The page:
The Bettenhausens seeding some cover crop on spring wheat ground after harvest.

WISHEK, N.D. – By the first week of September, the Bettenhausens we’re about halfway through wheat harvest, and the crop was looking like one of their best ever, at least in terms of yield.

“All the wheat we’ve done so far has been really, really good,” said Adam Bettenhausen on Labor Day, Sept. 2. “It’s looking like one of our best years ever as far as yield.”

The protein on the wheat has been a little lower than they’d like, and their test weights have hovered around 60 pounds per bushel, though Adam expected more.

“I expected better than that with the great growing conditions we’ve had,” he said. “We had intermittent rain – it’s actually been one of the wetter years we’ve had. It’s been great for the wheat and canola, but not so much for the soybeans and corn. We’ve gotten into the 80s, but not much warmer than that. We’ve also managed to dodge any major wind or hail events, at least so far.”

The Bettenhausens pressed pause on wheat harvest to pull of their canola, which they finished on Friday, Aug. 30. With half their wheat done, they switched over to canola to get that wrapped up before some weather moved into the area.

“The canola ended up decent, not as good as last year, but it’s still one of our better canola crops we’ve ever taken off,” he said. “It was just a lot more variable that I thought. We had some stuff that was really good, but then we had some spots that were way poorer than I had expected to see at all. It all evened out, but I was surprised by the variability of it.”

Some of their underwhelming spots in the canola fields had been in alfalfa production for at least the past 10 years. While the ground is of the poorer variety to begin with, the lackluster results with the canola in that area is leading Adam to do some investigating on the cause of the problem.

“I’m going to pull some soil samples from some spots and try and figure out if there’s something specific we can fix to get those spots a little closer to a normal production level,” he said. “I don’t know if we’re low on phosphorous or what the deal is, but for all the moisture and rain we’ve had this year, sandy ground shouldn’t have much of a problem and this spot in particular did.”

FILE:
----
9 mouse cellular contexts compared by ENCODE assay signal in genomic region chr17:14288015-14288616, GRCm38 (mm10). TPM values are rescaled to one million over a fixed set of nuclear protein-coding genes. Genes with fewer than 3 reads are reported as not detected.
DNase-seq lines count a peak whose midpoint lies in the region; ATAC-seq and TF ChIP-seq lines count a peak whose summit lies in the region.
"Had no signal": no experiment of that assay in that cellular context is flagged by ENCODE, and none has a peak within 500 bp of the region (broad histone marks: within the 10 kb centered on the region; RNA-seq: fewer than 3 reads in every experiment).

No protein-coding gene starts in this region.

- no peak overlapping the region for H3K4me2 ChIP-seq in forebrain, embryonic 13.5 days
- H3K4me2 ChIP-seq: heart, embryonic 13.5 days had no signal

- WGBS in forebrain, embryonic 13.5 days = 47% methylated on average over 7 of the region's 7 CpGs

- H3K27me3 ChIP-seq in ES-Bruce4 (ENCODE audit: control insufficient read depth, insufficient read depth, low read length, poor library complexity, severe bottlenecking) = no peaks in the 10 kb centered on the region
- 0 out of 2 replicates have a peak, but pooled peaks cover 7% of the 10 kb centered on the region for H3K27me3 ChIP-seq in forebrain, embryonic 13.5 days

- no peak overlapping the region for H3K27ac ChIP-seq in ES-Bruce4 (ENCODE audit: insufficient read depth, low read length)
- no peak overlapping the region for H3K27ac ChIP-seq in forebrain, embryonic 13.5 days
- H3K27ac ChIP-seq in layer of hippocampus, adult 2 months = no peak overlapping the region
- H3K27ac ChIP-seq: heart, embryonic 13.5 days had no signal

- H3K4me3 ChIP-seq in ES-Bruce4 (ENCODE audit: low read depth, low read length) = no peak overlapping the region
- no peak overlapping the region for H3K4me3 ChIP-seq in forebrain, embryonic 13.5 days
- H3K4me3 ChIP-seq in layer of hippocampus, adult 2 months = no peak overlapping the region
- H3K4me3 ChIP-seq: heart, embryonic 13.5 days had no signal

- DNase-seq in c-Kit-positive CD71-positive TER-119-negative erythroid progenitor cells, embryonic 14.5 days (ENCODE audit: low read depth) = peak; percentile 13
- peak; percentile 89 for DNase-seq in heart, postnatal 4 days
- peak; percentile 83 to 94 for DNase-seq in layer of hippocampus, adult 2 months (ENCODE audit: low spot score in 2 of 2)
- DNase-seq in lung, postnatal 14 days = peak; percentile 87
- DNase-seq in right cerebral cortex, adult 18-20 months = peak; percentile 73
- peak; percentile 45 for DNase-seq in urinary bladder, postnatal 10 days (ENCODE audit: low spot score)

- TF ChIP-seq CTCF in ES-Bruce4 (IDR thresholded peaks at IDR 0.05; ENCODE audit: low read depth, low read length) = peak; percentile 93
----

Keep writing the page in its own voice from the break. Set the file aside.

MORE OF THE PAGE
As of Labor Day, Adam estimated it would take them about 5-7 days to finish up the other half of their wheat acres, depending on weather and equipment breakdowns.

“We have a lot going on right now with trying to get combines ready to go,” he said. “We actually just bought a machine at an auction a couple weeks ago that we’ve been working on to get ready. We’ll probably run three machines to get done since we’re getting late here. It’s slow sledding now, but as long as everything holds together and stays standing, it’s not too big of a deal.”

As for the late season crops, they really just need some heat moving forward.

“The corn is at the dough stage, not dented yet,” Adam said. “We need about 30-40 days of good growing weather to finish that corn, which is tough with how cool this weather has been. We’re going to be harvesting wet corn, I’d almost guarantee it at this point. It’ll be interesting to see how close we get to finished before we get a killing frost.

“The soybeans are still filling pods, so some heat there would be great for yield. The sunflowers don’t need heat as much, but it definitely wouldn’t hurt them either to get them putting on test weight and yield,” Adam concluded.


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